Ji In Ong
The number of Thai people entering the Republic of Korea has increased to such an extent in the last five years that they are now the largest number among Southeast Asian visitors. Furthermore, the number of Thai migrants living in Korea is ranked second after Vietnamese migrants. Along with this phenomenon, the first Thai Buddhist temples were established in Korea in 2010. The inauguration of religious organizations and the increasing number of Thai migrants is not a coincidence. Buddhist temples have spread over not only Asian countries, but also the United States and European countries. Religion no longer belongs to the private sector, but plays a pivotal role in the public sector as well.
Therefore, this research aims to study the socio-cultural transnational activities of Thai Buddhist temples in Korea by adopting both qualitative and quantitative methods. The goal of this study is to determine the role of Thai Buddhist temples as Thai community centers in Korea, a country where the socio-religious field for immigrants has not been explored to date.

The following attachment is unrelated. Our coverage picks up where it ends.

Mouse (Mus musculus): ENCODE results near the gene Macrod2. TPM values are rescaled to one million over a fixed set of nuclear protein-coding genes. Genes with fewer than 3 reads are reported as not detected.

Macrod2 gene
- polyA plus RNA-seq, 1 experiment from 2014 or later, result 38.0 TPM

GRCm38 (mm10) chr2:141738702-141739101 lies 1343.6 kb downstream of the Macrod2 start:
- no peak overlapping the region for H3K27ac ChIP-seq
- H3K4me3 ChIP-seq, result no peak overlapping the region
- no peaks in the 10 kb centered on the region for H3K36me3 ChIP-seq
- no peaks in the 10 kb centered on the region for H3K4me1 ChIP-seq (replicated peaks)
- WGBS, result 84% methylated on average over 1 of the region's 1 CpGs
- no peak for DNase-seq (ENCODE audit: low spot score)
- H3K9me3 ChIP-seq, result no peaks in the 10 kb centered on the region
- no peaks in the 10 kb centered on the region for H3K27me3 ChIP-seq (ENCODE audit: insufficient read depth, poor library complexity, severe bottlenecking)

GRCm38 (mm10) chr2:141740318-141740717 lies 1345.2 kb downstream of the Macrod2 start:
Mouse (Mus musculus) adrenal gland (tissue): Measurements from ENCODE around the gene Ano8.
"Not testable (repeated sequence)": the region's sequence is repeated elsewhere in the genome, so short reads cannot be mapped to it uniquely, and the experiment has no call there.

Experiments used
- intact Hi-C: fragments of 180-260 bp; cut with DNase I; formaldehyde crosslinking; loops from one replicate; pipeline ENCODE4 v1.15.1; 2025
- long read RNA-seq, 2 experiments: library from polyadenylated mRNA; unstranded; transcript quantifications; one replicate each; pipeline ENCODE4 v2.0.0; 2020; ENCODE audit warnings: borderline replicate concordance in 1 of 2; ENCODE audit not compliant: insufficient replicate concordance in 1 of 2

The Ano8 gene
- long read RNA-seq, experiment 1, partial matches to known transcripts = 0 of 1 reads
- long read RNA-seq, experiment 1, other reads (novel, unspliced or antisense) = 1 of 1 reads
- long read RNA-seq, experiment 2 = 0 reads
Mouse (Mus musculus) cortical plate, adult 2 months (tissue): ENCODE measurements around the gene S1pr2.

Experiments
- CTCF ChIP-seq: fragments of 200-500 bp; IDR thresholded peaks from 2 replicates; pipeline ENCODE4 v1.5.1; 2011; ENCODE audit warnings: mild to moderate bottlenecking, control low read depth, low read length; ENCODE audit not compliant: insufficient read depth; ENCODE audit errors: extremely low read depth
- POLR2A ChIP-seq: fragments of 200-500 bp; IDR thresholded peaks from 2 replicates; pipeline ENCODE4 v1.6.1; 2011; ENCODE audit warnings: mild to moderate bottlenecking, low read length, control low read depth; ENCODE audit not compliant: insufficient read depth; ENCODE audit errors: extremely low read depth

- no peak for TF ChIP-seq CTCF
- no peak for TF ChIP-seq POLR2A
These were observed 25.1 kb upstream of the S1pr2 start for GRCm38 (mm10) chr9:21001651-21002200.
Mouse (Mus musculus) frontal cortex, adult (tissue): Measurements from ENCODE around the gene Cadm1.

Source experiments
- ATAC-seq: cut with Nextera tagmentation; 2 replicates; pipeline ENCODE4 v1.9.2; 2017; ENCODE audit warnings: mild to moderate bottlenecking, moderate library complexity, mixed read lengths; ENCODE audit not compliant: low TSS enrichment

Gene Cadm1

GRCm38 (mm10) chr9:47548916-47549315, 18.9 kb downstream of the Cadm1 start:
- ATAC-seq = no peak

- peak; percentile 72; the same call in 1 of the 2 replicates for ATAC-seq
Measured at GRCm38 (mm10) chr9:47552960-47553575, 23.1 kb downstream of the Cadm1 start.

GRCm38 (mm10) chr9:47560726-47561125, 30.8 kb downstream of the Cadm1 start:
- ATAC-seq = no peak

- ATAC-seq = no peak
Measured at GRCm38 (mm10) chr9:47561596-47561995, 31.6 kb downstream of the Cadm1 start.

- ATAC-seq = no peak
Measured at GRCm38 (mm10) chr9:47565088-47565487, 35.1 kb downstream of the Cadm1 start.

The results of this study reveal that Thai Buddhist temples in Korea conduct roles to inherit national identity and also can serve as intermediaries between Korea and Thailand; however, these temples do not serve as social fields providing better social capital. Furthermore, they are not community centers where Thai immigrants interchange useful information about living in Korea.
(Published in Rian Thai: International Journal of Thai Studies, Volume 10/2017 (Number 1), Page 27-54)
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